In an essay I wrote six years ago(!), I highlighted Jeremy Rifkin’s idea that our empathic drives – sociability, attachment, companionship, affection, and belonging – help us deal with the reality we all face: life is short, fragile, and unique.
Then, and since, I wondered how technology can and should help us boost and evolve those drives. Yet right along with that question lurked another: What if the technology we are developing is aimed, intentionally or not, at obliterating those fundamental characteristics of life.
I’d argue that the brevity, fragility, and uniqueness of life is what makes it a mystery and so damned interesting. Still, anyone is free to try to overcome these built-in “limits” on life, and there is no shortage of real and huckstered effort to do just that. But if our technological goals include overcoming the limitations of our lives, what are the implications for our empathic drives? And what are the side effects of these attempts, including the consequences of the Internet itself?
The question popped up again reading Kashmir Hill’s view on how the Internet has become our collective digital closet, preserving all our digital skeletons. As the Internet evolved and our lives became intertwined with it, most of us seemed not to understand or appreciate what “sharing” meant. We uploaded and shared parts of lives as we lived them, not realizing fully that they were being preserved. If we assume at least some portion of social media users now grasp what “posting” means, then obviously many still don’t think before some of their posts and fewer yet attempt to clean up their messes afterward – admittedly a Sysiphisian task.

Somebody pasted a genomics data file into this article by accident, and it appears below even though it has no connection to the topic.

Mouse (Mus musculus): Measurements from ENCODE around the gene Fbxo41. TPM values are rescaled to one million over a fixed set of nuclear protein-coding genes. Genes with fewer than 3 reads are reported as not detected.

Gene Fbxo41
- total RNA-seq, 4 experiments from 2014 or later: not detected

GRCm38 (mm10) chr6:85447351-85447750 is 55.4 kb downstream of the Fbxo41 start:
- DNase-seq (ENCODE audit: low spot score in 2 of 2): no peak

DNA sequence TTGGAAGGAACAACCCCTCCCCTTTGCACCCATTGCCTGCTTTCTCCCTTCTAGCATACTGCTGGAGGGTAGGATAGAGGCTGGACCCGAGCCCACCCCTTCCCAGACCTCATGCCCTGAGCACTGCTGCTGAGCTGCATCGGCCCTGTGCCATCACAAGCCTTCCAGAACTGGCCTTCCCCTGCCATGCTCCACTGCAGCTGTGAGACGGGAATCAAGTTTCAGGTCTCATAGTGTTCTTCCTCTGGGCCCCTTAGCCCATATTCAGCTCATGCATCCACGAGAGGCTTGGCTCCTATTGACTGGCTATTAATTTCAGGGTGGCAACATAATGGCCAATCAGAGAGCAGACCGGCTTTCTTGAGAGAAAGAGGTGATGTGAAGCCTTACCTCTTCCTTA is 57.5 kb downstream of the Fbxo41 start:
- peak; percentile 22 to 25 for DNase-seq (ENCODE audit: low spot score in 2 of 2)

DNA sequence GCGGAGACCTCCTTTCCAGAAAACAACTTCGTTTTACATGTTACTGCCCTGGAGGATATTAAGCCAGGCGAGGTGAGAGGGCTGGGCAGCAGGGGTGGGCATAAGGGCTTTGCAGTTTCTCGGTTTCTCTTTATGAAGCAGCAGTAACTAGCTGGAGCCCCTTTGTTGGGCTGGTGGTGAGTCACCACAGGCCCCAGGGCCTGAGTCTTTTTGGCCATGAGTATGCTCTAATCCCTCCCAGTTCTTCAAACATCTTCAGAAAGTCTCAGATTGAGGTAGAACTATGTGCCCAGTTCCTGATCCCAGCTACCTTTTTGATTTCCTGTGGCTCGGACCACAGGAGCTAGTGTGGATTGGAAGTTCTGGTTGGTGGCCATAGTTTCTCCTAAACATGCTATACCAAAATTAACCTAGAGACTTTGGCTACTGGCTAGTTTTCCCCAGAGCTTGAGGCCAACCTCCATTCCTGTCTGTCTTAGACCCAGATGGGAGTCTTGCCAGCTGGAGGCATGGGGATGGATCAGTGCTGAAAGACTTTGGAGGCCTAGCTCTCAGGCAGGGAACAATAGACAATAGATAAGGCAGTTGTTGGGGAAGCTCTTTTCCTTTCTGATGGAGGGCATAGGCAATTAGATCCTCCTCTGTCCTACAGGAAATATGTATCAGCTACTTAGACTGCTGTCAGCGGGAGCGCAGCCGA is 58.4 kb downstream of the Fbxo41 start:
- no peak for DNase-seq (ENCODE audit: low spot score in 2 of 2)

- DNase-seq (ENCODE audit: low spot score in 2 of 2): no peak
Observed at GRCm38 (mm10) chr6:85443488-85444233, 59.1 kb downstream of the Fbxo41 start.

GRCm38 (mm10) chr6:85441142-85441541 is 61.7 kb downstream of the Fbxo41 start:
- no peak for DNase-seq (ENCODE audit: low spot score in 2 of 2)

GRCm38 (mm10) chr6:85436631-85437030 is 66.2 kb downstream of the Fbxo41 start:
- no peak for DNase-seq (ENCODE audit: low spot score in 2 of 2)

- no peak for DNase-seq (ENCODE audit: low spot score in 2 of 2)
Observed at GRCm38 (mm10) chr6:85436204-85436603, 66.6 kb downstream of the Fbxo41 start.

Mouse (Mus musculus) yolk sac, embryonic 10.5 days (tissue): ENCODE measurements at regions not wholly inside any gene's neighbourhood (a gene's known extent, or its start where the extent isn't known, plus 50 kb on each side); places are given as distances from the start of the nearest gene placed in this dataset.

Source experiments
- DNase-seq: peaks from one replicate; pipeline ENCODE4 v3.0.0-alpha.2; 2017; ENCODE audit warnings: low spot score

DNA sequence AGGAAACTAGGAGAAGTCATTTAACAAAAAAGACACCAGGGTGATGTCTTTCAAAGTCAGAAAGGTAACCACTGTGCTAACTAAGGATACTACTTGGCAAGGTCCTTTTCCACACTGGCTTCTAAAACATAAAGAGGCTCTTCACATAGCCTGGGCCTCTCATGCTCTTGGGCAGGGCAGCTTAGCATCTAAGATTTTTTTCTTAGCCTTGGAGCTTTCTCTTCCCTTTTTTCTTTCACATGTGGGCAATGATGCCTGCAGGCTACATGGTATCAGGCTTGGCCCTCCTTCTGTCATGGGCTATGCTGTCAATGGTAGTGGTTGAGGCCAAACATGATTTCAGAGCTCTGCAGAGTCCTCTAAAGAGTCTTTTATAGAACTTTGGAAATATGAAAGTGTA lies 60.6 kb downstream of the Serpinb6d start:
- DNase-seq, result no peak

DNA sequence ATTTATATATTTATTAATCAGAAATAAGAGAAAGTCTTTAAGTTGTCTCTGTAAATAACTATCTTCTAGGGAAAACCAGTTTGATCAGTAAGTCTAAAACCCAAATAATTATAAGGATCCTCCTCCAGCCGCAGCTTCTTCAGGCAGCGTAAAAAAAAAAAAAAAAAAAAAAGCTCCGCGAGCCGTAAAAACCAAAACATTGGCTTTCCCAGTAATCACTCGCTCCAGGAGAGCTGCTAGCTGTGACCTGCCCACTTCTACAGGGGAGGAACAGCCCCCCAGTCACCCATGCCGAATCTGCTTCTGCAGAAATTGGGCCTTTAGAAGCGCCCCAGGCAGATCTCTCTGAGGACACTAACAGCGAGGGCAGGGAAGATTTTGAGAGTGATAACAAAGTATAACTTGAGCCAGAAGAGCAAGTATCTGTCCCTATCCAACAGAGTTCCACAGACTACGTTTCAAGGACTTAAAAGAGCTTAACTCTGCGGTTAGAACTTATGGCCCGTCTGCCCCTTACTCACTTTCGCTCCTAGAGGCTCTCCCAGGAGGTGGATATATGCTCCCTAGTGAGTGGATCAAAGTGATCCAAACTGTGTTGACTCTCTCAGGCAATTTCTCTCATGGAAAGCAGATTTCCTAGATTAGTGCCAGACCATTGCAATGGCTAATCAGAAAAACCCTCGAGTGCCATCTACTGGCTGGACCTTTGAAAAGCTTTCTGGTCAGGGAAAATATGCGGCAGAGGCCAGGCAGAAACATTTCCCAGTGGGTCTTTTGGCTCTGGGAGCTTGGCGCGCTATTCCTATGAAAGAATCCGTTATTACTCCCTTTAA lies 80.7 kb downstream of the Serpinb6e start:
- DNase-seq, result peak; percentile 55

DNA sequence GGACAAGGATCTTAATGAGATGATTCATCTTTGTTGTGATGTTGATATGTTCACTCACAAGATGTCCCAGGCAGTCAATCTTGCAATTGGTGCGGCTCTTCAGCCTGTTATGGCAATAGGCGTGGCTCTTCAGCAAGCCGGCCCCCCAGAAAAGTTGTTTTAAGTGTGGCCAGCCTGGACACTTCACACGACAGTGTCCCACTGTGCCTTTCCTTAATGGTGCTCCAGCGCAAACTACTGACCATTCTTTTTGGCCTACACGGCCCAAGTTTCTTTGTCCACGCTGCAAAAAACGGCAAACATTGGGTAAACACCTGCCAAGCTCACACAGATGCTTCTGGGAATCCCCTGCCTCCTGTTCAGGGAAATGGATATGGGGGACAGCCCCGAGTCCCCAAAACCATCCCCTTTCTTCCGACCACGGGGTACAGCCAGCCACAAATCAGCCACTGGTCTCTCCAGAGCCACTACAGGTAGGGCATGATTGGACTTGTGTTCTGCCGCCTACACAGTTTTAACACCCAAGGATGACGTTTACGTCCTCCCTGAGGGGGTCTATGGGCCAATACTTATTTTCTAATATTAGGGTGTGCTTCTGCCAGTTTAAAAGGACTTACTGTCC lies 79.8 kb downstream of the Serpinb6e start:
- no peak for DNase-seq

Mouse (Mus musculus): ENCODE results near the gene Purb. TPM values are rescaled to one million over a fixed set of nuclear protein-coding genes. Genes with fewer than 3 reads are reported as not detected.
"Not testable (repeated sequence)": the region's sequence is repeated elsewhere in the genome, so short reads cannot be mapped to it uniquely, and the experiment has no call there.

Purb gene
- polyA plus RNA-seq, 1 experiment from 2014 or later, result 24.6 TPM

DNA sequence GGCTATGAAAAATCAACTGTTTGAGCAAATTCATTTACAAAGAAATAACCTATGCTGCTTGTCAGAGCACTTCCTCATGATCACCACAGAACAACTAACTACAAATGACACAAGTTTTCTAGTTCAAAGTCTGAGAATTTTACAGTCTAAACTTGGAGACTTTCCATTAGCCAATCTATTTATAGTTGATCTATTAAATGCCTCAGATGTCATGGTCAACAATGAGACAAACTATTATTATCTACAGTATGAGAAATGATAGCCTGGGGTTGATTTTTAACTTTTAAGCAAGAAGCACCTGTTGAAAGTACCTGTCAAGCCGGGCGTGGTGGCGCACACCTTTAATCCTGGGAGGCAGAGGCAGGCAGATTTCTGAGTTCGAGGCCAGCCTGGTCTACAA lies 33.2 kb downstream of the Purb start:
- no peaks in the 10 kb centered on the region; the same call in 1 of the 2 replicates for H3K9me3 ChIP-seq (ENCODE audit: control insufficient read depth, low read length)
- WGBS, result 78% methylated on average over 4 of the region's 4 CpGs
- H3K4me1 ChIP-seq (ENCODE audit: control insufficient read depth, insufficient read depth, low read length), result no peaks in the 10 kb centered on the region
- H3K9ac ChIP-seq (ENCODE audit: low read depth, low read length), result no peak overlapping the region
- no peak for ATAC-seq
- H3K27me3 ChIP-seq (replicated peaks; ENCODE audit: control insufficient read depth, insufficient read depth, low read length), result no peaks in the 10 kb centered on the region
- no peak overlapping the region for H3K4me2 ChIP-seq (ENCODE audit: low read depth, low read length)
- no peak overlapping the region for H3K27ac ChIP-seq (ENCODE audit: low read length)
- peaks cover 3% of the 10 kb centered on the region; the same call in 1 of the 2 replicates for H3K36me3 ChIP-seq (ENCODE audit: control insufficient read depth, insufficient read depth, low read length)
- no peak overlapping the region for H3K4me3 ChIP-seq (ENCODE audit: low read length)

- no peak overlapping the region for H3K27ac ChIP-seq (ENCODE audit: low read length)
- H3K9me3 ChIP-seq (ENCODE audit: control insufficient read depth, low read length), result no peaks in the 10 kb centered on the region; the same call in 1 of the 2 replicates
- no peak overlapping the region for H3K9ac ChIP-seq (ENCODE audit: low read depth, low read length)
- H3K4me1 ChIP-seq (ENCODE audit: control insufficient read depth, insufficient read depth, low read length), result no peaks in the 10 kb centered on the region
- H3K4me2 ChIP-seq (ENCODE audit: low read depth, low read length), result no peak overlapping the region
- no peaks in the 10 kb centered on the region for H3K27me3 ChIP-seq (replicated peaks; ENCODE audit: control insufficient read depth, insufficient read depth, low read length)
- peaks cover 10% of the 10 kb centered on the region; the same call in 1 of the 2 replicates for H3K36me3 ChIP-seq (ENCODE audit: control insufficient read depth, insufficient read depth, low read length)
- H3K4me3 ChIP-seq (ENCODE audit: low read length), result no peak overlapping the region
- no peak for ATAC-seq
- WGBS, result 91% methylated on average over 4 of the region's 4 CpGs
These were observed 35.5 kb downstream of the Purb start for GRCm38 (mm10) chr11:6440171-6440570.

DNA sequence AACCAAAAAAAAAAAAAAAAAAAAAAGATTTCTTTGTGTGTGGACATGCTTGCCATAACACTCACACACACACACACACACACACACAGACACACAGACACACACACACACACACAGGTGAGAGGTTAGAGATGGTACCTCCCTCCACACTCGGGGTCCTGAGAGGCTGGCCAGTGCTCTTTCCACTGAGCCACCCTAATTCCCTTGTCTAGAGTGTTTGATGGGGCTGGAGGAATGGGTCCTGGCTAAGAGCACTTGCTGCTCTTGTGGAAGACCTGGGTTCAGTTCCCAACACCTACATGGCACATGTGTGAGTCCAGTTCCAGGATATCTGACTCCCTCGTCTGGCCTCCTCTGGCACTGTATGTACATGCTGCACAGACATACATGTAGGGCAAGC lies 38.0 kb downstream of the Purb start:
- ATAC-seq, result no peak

An optimist would look at this collective sharing as an opportunity to evolve those empathic drives Rifkin identified. That is, this global outpouring of likes, dislikes, fears, loves, and (let’s admit it, digital dreck) presents a chance to weave a new network of human understanding. But – and this is Hill’s point – the promised empathy hasn’t materialized in part because some people have viewed our shared digital archive as a source of ammunition.
There’s a lot going on in this online dance, including sociologically and anthropologically. We humans are compelled to share. It’s in our nature. But our nature has been warped, or at least changed, by the technology itself. Thanks to social media we now don’t know the difference between perfectly fine obscurity and celebrity. You can become famous for becoming famous, but we tend to be more forgiving of those who “earned” their celebrity rather than coming by it via notoriety.
Peer into the psychic jumble of social media and you will see we still don’t understand people – ourselves or each other. Again, the Internet ostensibly offered a chance to remedy this, even a bit. Instead, it continues to magnify our ignorance. Consider that in real life we do often forgive people and we do forget their transgressions. In fact, we should. People should evolve, and we should applaud people who acknowledge their past mistakes and work at being better today. We need to worry about the people whose views don’t change over time. Yet we continue to direct our ire on something else.